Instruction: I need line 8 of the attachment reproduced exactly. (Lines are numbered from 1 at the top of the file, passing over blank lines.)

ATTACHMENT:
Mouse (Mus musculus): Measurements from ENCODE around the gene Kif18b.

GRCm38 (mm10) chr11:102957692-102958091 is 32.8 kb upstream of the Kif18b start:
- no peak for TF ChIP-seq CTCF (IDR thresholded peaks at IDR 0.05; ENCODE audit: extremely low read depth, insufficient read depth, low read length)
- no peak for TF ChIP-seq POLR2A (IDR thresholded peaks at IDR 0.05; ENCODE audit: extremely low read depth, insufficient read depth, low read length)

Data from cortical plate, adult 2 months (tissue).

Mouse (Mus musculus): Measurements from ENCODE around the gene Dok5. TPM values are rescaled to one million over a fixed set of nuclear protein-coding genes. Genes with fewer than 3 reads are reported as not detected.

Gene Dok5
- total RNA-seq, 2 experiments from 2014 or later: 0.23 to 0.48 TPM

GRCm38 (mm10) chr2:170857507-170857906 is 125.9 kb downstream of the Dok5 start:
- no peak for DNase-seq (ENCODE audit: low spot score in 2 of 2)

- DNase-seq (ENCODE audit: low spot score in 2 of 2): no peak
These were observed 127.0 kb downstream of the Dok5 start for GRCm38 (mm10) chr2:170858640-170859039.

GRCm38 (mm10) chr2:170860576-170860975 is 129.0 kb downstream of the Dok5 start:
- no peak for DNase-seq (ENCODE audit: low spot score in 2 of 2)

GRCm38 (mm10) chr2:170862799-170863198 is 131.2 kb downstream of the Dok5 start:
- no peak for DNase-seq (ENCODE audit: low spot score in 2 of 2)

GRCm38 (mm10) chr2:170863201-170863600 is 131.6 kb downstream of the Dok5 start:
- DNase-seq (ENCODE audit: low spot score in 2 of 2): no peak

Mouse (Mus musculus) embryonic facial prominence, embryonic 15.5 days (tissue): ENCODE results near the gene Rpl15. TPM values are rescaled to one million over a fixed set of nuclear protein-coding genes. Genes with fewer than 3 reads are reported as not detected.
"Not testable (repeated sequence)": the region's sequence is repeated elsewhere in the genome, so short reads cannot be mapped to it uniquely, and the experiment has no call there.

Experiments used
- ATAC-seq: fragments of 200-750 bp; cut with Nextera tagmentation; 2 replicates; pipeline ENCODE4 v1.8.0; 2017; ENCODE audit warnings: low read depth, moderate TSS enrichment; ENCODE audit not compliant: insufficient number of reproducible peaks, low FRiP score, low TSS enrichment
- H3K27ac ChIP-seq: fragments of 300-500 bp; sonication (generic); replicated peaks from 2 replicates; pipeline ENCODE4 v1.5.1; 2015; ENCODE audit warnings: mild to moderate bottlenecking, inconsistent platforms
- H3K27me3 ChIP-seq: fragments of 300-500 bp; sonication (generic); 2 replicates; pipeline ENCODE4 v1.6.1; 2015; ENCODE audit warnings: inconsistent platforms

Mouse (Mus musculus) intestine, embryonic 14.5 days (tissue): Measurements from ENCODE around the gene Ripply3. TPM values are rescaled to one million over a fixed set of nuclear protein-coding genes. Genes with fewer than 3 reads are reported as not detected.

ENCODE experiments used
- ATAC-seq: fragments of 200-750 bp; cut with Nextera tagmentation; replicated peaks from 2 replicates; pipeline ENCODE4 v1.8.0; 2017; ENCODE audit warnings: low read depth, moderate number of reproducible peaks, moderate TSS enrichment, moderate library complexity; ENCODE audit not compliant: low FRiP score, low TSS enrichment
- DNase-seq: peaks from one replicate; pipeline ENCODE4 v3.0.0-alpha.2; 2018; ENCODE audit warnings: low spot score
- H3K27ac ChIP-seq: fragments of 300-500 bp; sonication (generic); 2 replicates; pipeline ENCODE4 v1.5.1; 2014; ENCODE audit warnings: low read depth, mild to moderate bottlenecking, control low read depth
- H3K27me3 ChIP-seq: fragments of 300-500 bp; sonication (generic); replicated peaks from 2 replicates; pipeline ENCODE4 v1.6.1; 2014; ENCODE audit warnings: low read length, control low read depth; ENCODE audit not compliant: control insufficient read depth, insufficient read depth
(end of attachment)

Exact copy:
- total RNA-seq, 2 experiments from 2014 or later: 0.23 to 0.48 TPM